The ISOFIT upper is also featured on the Saucony Zealot (available February 2015) which I reviewed here, a somewhat firmer shoe, too firm in the heel for me. I see the Zealot as a touch more of a stability shoe as well as a shoe for midfoot forefoot landing runners. The stats on the Zealot tell the tale with 25mm heel/ 21 forefoot and also with a more substantial mid foot midsole platform. The 29mm of heel stack in the Triumph and less substantial mid foot support make all the difference for me between a somewhat harsh overly firm landing on the Zealot with my foot struggling to roll forward over the mid foot contrasting with the firm and directed heel transitioning to the forefoot of the Triumph. Interestingly the forefoot seems to have not only the same stacks on both but also the same road feel.
Note above that the only noticeable differences between the underfoot areas of the Triumph (left) and Zealot(right) is the more substantial blue medial support of the Zealot and somewhat larger forefoot pods of the Triumph.
Ride and Recommendations
Really enjoying the Triumph. No mush in the heel here, yet plenty of cushioning. Feedback and purposeful forward motion and feedback from the firm at road contact outsole, then the well cushioned midsole below You will get many miles out of the outsole. Quite a nice contrast to smooth, soft running shoes such as Hokas. The Triumph is more a VW GTI than a Lexus. The upper is outstanding and should fit many foot types. The Triumph is a great choice for runners seeking an everyday trainer or marathon racing shoe that is very well cushioned yet not mushy, while at the same time responsive. It has great road feedback through its firm, thick, well segmented outsole. An outstanding combination!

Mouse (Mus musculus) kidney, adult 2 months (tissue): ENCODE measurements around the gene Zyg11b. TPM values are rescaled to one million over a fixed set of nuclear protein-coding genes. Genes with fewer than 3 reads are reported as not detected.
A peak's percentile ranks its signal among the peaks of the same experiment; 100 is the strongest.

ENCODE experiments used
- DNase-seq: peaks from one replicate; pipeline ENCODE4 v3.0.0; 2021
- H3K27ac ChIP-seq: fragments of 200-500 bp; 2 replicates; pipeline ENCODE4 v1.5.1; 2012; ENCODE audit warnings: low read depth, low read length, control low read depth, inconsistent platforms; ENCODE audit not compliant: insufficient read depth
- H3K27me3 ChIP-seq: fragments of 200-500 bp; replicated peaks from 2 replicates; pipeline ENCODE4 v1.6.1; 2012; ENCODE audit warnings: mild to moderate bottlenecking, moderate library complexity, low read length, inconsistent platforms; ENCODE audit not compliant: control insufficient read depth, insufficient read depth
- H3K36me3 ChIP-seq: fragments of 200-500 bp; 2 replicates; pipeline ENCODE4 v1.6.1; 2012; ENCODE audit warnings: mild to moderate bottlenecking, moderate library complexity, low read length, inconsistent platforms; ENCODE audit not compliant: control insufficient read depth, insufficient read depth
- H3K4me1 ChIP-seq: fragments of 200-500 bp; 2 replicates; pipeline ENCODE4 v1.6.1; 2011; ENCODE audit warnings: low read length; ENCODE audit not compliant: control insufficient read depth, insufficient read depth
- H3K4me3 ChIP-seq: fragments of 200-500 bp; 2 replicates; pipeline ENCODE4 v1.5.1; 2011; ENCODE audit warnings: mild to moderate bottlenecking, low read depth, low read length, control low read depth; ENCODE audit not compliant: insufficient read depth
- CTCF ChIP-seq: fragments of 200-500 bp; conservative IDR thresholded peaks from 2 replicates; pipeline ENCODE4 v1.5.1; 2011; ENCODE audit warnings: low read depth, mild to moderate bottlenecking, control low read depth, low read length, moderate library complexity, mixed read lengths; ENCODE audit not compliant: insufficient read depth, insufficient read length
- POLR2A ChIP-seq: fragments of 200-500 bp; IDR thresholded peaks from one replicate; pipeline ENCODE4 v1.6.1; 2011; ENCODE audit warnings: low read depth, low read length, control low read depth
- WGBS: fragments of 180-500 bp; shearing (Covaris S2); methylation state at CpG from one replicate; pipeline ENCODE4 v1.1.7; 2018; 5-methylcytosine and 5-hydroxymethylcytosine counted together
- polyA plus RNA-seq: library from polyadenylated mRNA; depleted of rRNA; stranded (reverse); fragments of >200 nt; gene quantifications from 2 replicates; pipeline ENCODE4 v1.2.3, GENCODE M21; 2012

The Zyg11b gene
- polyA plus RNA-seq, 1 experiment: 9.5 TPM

MSRP $150. On sale now including via the links to City Sports below. Fits me true to size.(The Triumph was provided to me by Saucony at no cost. The opinions herein are entirely my own.)
Fellow Running Shoe Geek Derek Oxley's review of the ISO Triumph here
See Saucony's Triumph overview here
Purchase your Triumph ISO at the links below and you will also support my blog. Thanks!